The sun was coming up. Grandfather was up on his toes looking this way and that.
There’s the bastard, there he bloody well is! he shouted suddenly, pointing over towards the flat, white salt. And indeed there was the bloke we were after, crawling away on all-fours, trailing his woomera after him. One or two of Grandfather’s wild shots must have got him and lamed him entirely. Well, the old bloke himself dashed after him before any of the rest of us could move, covering the fifty yards or so like a bloody wallaby. He caught up to the fugitive and, quick as you like, whipped a leather thong round his neck, hoicked his strides down, and shafted him, rode him like a pony as he choked to death. We’d followed him a little way, and we were totally thumpstruck. Our jaws dropped. We didn’t know what the hell to do. When he’d stopped twitching, Grandfather pulled his strides up again, grabbed him by one leg, and started to haul him back to our camp.
Well, we debated what to do with our dead Bilingara. The ground was too hard and dry to bury him deep, but we didn’t want to leave him out for the dingoes, so we scooped away as much dirt as we could with our knives and anything else we could use, laid him in it, and piled stones on top in a kind of cairn. That took us into the afternoon. And where was Grandfather all this time? Well, he had spread out the dead Anmatyerre like Saint Peter on the cross, his arms and legs out like a big letter X, his eyes staring up into the sky, and there was Grandfather sitting and watching the flies settle on him.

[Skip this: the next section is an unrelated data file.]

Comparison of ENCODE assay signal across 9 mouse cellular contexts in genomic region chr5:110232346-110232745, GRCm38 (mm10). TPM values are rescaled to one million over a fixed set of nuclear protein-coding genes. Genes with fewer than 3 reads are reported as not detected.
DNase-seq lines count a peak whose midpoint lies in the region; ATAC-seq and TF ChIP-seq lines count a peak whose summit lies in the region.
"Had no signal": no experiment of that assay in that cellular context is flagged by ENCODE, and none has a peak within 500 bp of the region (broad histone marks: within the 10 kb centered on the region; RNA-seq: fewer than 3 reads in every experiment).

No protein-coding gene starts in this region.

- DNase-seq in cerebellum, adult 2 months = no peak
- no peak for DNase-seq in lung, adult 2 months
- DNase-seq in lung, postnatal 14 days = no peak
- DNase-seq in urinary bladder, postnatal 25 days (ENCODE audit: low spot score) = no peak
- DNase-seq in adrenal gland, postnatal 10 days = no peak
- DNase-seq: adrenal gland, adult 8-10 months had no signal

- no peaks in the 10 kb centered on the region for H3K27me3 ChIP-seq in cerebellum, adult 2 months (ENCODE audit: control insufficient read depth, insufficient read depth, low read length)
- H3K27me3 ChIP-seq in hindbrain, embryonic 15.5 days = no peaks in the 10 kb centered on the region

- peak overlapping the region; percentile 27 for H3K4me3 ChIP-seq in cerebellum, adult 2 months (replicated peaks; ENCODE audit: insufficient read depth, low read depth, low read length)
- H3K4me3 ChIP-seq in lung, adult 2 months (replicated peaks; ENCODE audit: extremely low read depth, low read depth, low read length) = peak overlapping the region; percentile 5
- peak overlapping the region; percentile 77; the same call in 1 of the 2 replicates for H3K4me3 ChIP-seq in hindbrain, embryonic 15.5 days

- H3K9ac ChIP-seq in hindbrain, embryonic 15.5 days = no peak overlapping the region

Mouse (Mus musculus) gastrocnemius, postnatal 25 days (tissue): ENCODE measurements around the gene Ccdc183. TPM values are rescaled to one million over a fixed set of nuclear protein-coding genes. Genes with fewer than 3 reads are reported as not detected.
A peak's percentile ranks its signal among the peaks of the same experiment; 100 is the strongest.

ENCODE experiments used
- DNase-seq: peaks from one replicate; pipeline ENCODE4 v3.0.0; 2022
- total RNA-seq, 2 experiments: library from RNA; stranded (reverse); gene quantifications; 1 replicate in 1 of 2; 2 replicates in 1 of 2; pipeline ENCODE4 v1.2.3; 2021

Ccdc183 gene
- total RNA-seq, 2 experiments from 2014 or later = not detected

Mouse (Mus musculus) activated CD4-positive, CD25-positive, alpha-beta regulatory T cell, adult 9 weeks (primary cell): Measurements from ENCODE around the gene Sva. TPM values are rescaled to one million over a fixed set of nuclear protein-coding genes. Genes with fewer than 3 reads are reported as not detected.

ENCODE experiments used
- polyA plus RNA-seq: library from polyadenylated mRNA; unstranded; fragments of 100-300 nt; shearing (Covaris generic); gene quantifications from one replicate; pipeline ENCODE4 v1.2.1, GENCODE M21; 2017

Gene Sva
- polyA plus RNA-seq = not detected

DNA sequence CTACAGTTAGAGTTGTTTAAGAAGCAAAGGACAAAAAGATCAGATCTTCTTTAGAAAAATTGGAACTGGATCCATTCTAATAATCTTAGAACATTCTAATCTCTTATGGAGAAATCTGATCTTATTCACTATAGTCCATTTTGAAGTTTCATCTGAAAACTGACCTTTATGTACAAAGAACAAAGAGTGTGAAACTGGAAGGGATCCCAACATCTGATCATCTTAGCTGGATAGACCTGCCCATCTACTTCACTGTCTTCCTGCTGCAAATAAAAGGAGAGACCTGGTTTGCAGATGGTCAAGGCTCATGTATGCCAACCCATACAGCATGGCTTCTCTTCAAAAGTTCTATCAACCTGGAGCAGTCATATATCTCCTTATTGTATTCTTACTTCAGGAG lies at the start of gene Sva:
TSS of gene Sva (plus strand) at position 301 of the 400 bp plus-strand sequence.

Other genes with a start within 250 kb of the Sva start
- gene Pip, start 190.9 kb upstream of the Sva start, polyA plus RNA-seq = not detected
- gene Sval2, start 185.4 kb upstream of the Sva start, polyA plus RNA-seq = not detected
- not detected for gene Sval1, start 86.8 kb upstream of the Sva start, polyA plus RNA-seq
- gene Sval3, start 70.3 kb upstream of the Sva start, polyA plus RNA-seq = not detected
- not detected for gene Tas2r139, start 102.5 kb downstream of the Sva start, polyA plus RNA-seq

We didn’t want to stay around. We were pissed off that our bounty was lying there and we couldn’t redeem him for hard cash, and that one of our blokes was dead. Grandfather said we were staying put to watch what happened.
Watch what? we asked, as a few more flies seemed to come from nowhere, but Grandfather said nothing more, just sat there looking at that dead blackfella. Well we calmed our horses, they’d got pretty scared during all the shenanigans and were sweating, rolling their eyes, threatening to buck and trip themselves in their hobbles. We didn’t want to be walking back or sharing one horse to three blokes or something. We packed up our gear. We made sure the cairn over our dead hand was secure, put a couple more stones on it for good luck, stood round with our hats off and mumbled a few words, and all the time Grandfather just sat there looking at the corpse he’d stretched out. We told him it was time to go.
We’re not going anywhere, he said.
Look, let’s make a scrape in the salt as best we can and bury this bastard in it, that way he may not bring dingoes here to dig up our mate, I said. I moved forward but found Grandfather’s revolver being waved under my nose. I stood my ground while he weighed up whether to shoot me and maybe a couple of the others as well, and how he’d explain that back at the station.
Look we’ve got to go, I said.
There’s nothing bloody stopping you!